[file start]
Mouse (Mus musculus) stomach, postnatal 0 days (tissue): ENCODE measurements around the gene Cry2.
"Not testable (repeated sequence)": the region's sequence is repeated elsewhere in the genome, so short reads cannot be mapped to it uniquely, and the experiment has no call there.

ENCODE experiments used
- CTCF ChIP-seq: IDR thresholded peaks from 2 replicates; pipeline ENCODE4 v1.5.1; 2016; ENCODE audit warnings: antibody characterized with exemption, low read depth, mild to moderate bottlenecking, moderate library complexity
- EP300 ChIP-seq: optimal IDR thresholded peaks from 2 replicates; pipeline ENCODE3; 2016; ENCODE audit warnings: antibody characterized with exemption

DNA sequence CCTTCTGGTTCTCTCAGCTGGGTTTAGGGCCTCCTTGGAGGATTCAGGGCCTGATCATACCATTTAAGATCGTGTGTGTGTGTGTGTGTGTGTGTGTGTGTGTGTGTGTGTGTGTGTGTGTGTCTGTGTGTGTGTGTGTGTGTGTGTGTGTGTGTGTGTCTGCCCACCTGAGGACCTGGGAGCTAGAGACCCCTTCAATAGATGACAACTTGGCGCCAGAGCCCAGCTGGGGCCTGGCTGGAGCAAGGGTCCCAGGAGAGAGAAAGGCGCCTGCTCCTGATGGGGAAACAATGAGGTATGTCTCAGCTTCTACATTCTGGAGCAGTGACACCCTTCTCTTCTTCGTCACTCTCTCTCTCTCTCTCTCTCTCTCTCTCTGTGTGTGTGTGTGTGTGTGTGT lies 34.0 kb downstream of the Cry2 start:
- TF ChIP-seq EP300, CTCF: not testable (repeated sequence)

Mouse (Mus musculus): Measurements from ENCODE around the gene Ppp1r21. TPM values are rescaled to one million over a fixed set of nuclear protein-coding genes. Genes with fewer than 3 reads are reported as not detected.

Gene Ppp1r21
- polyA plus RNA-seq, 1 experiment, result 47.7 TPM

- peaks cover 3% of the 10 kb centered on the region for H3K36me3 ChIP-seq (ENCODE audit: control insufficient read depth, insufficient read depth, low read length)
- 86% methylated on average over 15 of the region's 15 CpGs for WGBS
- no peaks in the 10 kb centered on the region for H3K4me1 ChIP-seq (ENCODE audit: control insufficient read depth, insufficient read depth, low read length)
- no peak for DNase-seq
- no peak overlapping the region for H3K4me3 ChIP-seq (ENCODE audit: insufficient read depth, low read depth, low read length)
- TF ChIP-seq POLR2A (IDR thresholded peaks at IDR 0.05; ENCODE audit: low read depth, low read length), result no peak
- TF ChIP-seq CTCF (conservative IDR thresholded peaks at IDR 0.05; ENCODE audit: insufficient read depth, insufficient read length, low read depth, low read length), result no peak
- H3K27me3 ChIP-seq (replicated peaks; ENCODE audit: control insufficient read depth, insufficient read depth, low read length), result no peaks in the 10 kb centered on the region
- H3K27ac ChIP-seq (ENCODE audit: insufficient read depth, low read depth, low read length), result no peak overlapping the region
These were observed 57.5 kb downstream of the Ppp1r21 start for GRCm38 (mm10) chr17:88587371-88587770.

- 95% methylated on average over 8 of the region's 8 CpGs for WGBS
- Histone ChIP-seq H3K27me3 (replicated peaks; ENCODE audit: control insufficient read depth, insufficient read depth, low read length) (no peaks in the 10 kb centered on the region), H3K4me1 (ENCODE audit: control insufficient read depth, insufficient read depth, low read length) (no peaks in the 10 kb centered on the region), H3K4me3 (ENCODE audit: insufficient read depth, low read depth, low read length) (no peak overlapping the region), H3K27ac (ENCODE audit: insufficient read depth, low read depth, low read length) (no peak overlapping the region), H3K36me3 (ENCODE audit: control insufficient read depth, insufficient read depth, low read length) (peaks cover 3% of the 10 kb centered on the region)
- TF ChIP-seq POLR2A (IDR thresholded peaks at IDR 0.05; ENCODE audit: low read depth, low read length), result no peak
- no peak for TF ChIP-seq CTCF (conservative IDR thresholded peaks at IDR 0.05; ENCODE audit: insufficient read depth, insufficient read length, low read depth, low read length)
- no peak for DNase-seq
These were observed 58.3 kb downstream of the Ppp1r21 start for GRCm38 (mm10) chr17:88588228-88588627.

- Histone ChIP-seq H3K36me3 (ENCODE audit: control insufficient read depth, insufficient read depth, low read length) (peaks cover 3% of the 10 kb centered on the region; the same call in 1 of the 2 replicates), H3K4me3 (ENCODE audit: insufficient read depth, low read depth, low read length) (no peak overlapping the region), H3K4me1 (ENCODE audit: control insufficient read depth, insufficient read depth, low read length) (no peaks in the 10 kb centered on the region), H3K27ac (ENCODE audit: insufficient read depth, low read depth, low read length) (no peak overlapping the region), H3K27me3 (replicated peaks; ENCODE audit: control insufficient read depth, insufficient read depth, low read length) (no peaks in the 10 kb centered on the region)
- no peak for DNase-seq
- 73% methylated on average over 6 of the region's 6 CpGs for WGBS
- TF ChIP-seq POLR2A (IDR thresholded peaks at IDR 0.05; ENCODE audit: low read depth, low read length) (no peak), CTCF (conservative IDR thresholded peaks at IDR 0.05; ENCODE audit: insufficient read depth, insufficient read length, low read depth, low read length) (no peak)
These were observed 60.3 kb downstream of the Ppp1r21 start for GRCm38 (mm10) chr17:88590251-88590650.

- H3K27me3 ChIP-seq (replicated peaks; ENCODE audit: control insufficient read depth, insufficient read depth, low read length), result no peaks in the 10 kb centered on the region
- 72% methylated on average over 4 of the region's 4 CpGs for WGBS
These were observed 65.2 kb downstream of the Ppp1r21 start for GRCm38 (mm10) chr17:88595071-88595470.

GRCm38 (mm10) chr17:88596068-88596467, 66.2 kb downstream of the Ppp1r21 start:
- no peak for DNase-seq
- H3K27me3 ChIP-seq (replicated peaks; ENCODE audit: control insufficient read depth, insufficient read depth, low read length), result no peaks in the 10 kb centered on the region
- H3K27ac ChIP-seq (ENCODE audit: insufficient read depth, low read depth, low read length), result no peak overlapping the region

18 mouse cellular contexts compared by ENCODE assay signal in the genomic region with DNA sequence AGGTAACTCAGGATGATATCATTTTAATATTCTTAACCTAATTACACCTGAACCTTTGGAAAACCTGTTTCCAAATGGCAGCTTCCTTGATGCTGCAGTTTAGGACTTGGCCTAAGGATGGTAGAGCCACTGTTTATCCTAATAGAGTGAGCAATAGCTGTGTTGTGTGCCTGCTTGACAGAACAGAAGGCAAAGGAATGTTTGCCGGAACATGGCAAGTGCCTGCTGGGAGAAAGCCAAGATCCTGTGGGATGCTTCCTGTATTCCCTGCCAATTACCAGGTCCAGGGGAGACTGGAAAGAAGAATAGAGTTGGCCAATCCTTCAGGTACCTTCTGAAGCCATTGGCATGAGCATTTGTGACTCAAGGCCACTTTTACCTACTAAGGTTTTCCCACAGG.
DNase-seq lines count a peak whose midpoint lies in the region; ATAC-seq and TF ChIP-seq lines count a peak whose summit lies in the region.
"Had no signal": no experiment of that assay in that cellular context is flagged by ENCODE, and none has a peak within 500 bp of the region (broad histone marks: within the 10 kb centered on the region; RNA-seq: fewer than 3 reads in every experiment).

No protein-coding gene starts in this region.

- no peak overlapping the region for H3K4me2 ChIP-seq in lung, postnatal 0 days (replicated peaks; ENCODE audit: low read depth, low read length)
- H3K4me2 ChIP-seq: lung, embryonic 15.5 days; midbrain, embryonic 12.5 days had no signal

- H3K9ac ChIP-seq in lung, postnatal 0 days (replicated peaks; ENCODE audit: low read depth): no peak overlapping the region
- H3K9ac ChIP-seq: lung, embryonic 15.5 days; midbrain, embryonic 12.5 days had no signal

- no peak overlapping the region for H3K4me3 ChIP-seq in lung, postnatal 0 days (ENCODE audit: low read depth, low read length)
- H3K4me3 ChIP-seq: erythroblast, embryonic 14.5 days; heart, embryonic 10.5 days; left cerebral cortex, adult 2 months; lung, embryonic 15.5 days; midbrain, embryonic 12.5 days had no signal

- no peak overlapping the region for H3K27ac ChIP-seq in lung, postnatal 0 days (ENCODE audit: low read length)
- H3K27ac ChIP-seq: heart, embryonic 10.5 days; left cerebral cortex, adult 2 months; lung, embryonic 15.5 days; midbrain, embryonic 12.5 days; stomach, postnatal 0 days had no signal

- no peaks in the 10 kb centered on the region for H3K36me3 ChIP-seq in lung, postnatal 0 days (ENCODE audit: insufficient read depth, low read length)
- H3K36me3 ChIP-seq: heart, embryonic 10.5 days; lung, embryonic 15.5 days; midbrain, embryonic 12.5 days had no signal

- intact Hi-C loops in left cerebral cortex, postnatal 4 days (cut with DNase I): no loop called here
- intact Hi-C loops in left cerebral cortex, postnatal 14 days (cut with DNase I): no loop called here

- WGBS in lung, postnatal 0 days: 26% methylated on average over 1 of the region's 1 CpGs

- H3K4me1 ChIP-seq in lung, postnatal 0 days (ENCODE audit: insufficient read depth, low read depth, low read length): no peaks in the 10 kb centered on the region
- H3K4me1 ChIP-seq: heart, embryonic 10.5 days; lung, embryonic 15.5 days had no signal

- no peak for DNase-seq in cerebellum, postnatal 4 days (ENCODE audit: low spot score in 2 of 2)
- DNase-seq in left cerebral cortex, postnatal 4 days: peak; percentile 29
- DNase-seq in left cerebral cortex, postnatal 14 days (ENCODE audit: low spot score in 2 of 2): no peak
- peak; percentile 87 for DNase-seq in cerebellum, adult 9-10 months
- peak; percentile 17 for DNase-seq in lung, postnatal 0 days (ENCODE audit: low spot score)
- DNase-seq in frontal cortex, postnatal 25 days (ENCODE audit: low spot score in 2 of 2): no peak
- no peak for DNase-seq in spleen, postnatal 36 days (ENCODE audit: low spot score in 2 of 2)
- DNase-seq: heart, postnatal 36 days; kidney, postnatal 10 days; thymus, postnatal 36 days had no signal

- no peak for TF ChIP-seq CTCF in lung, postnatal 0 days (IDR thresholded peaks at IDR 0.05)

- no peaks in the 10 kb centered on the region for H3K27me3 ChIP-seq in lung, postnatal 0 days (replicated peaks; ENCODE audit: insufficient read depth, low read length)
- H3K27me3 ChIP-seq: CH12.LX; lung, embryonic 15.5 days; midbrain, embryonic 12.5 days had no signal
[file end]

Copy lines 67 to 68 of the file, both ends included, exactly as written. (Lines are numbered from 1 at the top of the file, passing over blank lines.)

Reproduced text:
- no peaks in the 10 kb centered on the region for H3K27me3 ChIP-seq in lung, postnatal 0 days (replicated peaks; ENCODE audit: insufficient read depth, low read length)
- H3K27me3 ChIP-seq: CH12.LX; lung, embryonic 15.5 days; midbrain, embryonic 12.5 days had no signal